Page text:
I would only be able to attend one of the graduations out of the two schools that I work at. So, the students from the smaller school that I wouldn’t be attending left me some presents. At first my teacher asked me to come with him to clean the English room and I was so excited to finally do something that wasn’t just sitting around. When I got there, he told me to sit down in front of the TV and read the blackboard. On the blackboard he had written, “The 3rd grade students are sad that they won’t be able to see you because their last class was cancelled. So, they left you with 3 presents.”

The first present was a video of some students saying thank you for the past few months.

The second present was a video of the entire class singing and then saying thank you.

The third present was a bunch of hand-written notes that each and every student had written for me.

I was so sad because I wouldn’t be able to see them and thank them in person. So, I wrote out 30 letters in response to them. There are still some really kind students out there in the world!

I bawled.

Around the end of the month, a rumour had occurred that toilet paper was manufactured in China and there would be a shortage. Many people panic bought all the toilet paper and paper towel in stores. I had 5 rolls left and was a bit annoyed because when I actually needed toilet paper, I might not be able to purchase it… Over the weekend I drove my parents to Oita Station to show them around and every grocery store we stopped by had empty shelves. Eventually, while I was at work on Monday, my parents had gone grocery shopping and purchased a bag for me.

This wasn’t a funny joke.

So now, Tori and I sit here in Tsukumi a little bit anxious, waiting for things to cool down. We know that the virus itself probably wouldn’t kill us, but we don’t want to be carriers and potentially harm someone else who’s vulnerable. I am worried about the governmental controls that could cancel flights and close off borders, making it difficult to go home if necessary. It may sound a little selfish, but I was really looking forward to Spring Break. I also don’t like sitting at work and reading all day. I love reading, but it does get a little bit dull after a while. Oh well, we’ll just have to wait it out and see what happens.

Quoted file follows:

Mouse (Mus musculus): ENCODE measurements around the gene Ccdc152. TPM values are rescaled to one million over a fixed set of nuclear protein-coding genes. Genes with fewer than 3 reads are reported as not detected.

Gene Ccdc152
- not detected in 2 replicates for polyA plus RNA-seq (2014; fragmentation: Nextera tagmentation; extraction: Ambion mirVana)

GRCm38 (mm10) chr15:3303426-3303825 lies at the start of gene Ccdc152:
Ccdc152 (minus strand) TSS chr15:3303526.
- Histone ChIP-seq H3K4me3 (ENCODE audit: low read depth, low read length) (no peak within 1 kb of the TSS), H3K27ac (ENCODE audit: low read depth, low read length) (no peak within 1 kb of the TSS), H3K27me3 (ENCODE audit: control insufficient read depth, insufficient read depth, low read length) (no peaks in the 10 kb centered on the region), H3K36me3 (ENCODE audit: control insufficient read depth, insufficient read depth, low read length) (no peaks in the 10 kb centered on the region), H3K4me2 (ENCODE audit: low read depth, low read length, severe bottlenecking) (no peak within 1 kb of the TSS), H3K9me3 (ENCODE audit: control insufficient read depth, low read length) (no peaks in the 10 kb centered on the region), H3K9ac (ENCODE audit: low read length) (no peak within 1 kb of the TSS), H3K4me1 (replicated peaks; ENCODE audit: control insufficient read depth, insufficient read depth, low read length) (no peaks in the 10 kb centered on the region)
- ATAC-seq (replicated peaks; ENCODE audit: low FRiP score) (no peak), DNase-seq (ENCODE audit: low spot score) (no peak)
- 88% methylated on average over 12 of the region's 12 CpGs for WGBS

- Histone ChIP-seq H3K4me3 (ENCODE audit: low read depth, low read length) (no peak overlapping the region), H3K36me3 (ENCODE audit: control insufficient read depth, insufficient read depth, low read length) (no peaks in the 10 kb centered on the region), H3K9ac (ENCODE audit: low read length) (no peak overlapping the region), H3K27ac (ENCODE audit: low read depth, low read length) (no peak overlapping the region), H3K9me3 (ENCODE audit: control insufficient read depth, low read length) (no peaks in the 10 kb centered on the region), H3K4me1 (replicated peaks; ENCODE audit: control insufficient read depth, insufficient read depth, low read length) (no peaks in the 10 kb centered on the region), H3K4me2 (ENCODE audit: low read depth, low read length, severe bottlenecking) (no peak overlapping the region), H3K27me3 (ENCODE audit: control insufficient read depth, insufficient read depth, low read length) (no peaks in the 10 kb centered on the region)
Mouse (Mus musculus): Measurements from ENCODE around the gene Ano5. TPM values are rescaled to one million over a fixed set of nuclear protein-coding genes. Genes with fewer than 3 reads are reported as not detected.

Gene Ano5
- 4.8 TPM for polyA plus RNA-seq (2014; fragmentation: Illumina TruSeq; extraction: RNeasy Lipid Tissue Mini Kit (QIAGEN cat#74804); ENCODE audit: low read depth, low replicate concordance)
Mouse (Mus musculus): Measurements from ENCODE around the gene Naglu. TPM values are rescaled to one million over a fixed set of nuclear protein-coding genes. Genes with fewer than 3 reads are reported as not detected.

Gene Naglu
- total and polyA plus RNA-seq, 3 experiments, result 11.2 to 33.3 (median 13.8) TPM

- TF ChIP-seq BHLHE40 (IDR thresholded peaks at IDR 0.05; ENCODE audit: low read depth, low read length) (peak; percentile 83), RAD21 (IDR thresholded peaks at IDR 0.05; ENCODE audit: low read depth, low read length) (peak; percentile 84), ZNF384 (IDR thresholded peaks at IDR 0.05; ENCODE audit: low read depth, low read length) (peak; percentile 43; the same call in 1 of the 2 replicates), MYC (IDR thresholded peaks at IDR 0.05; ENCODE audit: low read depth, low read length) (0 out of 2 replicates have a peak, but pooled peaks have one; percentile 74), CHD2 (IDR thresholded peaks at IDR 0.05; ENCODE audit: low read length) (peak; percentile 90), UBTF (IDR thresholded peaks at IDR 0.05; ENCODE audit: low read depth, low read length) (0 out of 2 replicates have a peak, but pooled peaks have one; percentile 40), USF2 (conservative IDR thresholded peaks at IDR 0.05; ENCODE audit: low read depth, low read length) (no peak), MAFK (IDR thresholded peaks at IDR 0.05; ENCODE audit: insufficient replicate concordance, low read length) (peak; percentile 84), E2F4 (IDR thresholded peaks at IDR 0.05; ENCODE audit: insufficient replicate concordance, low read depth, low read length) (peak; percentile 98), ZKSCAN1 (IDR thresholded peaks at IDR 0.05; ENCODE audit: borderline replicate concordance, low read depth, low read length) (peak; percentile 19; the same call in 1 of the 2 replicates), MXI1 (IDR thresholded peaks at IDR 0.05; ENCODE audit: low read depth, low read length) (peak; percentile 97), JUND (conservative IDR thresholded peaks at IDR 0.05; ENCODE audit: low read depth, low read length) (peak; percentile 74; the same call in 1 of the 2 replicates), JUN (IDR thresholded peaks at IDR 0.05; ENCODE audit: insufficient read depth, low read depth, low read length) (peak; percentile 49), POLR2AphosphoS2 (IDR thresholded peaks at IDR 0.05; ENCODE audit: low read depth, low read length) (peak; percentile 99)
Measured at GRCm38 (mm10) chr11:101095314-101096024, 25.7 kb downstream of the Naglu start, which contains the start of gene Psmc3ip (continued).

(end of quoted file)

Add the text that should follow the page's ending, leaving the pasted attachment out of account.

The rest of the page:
Here are the books I read this month:

  • Lord of The Rings : Fellowship of The Ring – J.R.R. Tolkien
  • The Bookish Life of Nina Hill – Abbi Waxman
  • The War of the Worlds – H.G. Wells
  • Inverted World – Christopher Priest

Here are the books I’ll be reading in the next while:

  • Know My Name – Chanel Miller
  • Mythos – Stephen Fry
  • Song of Achilles – Madeline Miller
  • Circe – Madeline Miller
  • Dare to Lead: Brave Work. Tough Conversations. Whole Hearts. – Brene Brown
  • The Storied Life of A.J. Fikry – Gabrielle Zevin

I’m always open to new book recommendations!! Please let me know if you’ve read something really interesting lately. 🙂

Until next post,


Update: I was writing this at school. Here’s my after-school update. After dropping my mom and dad off to Oita station so that they could take the bus to Fukuoka, I went to school. Today (March 3) I helped set up chairs and clean them down for graduation. I also helped make tissue paper flowers for decorating the graduating classes’ classrooms. Today was also the day the first case of Corona virus was found in Oita City. It was a woman in her 30s. Prior to this there weren’t any known cases in our prefecture.